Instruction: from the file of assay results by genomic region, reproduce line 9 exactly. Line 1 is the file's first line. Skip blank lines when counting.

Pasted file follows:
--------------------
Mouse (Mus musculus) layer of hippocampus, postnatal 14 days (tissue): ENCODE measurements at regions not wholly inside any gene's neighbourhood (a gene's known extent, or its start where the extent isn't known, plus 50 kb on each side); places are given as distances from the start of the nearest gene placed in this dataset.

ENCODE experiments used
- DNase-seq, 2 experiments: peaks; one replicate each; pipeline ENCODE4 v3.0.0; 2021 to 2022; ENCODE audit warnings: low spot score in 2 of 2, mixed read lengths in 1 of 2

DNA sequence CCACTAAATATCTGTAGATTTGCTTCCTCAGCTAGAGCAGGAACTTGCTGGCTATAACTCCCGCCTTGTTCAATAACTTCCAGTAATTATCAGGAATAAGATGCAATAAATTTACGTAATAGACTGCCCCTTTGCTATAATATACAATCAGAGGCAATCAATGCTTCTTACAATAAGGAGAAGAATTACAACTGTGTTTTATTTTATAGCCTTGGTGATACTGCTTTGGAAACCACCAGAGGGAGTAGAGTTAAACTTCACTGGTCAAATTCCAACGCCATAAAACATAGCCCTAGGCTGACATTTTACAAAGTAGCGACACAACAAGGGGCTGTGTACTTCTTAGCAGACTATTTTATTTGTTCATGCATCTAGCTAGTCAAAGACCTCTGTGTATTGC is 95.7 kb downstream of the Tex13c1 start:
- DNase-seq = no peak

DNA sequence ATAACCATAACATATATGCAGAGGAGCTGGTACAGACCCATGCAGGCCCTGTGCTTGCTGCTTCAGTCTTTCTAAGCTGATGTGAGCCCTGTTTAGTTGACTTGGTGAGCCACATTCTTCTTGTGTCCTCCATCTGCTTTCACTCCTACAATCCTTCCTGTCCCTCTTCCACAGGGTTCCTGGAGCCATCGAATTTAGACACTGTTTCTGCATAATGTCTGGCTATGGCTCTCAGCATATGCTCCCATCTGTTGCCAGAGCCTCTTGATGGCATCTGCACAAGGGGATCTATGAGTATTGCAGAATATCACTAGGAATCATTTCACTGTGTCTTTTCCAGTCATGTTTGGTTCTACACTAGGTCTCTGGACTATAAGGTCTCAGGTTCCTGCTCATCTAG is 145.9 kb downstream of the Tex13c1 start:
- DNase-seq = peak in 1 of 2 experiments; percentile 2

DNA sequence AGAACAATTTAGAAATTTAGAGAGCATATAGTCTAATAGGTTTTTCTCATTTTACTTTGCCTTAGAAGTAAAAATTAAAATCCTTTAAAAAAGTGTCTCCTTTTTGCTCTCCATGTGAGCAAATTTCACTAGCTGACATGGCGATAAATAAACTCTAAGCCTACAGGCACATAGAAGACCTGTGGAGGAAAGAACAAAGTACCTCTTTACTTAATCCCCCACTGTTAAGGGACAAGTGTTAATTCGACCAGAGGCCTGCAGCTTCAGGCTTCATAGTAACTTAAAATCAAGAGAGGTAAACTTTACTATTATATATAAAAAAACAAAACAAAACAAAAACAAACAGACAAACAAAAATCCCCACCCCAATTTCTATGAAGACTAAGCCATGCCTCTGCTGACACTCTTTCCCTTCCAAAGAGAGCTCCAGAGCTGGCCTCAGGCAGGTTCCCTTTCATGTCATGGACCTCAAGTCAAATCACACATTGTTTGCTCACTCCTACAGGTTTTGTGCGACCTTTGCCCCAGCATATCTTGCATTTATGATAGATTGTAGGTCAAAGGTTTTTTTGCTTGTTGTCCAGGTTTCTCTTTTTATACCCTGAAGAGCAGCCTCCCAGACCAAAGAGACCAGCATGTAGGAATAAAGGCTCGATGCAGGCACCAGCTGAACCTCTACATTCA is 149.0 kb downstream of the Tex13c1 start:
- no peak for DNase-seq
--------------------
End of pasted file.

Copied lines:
- no peak for DNase-seq